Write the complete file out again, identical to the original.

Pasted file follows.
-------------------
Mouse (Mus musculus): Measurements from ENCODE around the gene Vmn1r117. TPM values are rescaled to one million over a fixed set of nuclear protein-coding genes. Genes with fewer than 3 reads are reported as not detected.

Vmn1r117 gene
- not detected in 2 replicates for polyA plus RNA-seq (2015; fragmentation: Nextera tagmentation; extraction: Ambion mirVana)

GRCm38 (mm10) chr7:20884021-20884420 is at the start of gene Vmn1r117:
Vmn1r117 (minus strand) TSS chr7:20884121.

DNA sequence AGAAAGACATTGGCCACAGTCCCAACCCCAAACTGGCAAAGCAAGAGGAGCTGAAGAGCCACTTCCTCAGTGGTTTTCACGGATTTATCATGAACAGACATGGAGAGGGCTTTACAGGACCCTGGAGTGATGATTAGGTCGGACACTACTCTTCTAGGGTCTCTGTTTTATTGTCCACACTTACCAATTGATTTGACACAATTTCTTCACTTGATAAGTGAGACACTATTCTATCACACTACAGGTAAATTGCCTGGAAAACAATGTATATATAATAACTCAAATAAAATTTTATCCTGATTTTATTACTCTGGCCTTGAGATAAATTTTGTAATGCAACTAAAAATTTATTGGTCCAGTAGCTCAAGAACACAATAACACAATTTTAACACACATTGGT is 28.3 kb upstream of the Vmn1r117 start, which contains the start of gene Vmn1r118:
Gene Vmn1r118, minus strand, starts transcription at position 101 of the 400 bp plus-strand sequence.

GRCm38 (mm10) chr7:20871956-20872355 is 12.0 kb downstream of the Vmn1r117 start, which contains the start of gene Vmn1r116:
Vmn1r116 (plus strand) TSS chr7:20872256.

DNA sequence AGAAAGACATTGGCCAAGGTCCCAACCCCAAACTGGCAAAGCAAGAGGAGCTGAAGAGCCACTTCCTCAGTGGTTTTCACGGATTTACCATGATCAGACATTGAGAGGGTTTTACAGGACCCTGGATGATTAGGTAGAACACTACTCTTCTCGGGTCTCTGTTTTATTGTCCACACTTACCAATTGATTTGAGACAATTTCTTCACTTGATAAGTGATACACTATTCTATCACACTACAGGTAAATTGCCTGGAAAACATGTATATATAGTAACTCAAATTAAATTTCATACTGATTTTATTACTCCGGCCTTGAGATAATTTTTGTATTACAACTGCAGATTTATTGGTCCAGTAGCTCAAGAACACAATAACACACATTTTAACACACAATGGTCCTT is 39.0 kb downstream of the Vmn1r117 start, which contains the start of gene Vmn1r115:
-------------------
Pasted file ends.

Mouse (Mus musculus): Measurements from ENCODE around the gene Vmn1r117. TPM values are rescaled to one million over a fixed set of nuclear protein-coding genes. Genes with fewer than 3 reads are reported as not detected.

Vmn1r117 gene
- not detected in 2 replicates for polyA plus RNA-seq (2015; fragmentation: Nextera tagmentation; extraction: Ambion mirVana)

GRCm38 (mm10) chr7:20884021-20884420 is at the start of gene Vmn1r117:
Vmn1r117 (minus strand) TSS chr7:20884121.

DNA sequence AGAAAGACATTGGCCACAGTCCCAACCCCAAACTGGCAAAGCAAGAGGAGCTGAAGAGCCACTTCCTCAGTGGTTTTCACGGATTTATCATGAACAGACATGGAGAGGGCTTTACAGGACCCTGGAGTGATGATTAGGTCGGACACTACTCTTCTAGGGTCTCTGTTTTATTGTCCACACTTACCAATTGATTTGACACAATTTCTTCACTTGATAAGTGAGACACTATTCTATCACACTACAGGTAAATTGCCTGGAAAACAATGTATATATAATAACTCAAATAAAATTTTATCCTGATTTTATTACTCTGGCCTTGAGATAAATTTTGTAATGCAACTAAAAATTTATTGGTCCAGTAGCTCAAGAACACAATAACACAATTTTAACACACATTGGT is 28.3 kb upstream of the Vmn1r117 start, which contains the start of gene Vmn1r118:
Gene Vmn1r118, minus strand, starts transcription at position 101 of the 400 bp plus-strand sequence.

GRCm38 (mm10) chr7:20871956-20872355 is 12.0 kb downstream of the Vmn1r117 start, which contains the start of gene Vmn1r116:
Vmn1r116 (plus strand) TSS chr7:20872256.

DNA sequence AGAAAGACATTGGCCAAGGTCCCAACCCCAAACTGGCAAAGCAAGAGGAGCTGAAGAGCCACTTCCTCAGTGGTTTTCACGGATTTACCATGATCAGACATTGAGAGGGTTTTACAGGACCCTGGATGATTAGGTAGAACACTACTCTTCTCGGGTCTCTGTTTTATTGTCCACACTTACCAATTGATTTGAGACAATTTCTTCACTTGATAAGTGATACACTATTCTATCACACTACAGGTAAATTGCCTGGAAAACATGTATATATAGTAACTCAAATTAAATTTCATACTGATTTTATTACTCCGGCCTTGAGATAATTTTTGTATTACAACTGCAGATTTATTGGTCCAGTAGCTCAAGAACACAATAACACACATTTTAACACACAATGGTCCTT is 39.0 kb downstream of the Vmn1r117 start, which contains the start of gene Vmn1r115: